Younger Canadians, but also immigrants to Canada, report significant drops in life satisfaction because of COVID-19. (Pixabay)

Younger Canadians, but also immigrants to Canada, report significant drops in life satisfaction because of COVID-19. (Pixabay)

Younger Canadians, immigrants report major drops in life satisfaction because of COVID-19

Average life satisfaction of Canadians was 6.71 on a scale of 10, a drop of 17 per cent

New research shows the COVID-19 pandemic has depressed the life satisfaction of Canadians to one of the lowest points in nearly two decades.

Drawing on data from 2018 and June 2020, the study titled Life Satisfaction in Canada Before and During the COVID-19 Pandemic, found that the average life satisfaction of Canadians was 6.71 (on a scale of 10) in June 2020, a drop of 1.38 points (17 per cent) compared to 2018.

“This was the lowest level of life satisfaction observed in Canada over the 2003-to-2020 period for which comparable data are available,” reads an accompanying analysis from Statistics Canada. “Across the response scale, the share of Canadians rating their life satisfaction as 8 or above declined from 72 per cent to 40 per cent, while the share rating their life satisfaction as 6 or below increased from 12 per cent to 40 per cent.”

RELATED: Canadian millennials face a future of higher debt and lower incomes because of COVID-19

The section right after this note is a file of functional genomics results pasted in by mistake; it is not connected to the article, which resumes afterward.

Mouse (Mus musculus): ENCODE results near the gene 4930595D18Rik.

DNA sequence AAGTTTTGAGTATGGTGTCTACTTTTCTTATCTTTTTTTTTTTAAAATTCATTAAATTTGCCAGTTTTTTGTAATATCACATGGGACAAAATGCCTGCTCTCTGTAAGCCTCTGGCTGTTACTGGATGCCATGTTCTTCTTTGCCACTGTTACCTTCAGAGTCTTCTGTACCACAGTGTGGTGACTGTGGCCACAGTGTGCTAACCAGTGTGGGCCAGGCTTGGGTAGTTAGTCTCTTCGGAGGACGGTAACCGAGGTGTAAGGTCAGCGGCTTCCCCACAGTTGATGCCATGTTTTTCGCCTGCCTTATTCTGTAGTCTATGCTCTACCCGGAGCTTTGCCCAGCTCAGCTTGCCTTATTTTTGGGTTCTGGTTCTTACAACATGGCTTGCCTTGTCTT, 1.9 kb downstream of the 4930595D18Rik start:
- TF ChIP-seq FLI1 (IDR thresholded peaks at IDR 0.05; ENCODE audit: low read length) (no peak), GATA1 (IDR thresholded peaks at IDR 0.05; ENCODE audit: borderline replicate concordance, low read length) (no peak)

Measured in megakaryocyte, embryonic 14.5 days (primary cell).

The study found that life satisfaction has declined more among younger Canadians as the share of youth aged 15 to 29 rating their life satisfaction as 8 or above declined from 72 per cent in 2018 to 26 per cent in June 2020. This drop of 46 per cent was far larger than the 30 per cent observed among individuals aged 30 to 59 and the 27 per cent decline observed among individuals aged 60 and older.

Data from 2018 shows only a small differences in average life satisfaction between immigrants and individuals born in Canada. “But by June 2020, life satisfaction had declined far more among immigrants, and in fact average life satisfaction was lower among immigrants from Asia, at 6.18, and immigrants from the United States, Europe and Australia, at 6.40, than among the Canadian-born, at 6.81,” it reads.

Employment status, but also social factors have played a role in this disconnect, as immigrants were more likely than the Canadian-born population to report fear of becoming the target of unwanted or intimidating behaviours during the pandemic, because people (falsely) judge them as putting others’ health at risk.

More than four out of 10 immigrants from Asia expressed this fear, compared to 17 per cent of people born in Canada.

Across all individuals, life satisfaction was almost 0.8 points lower among individuals who expressed such fears than those who did not.


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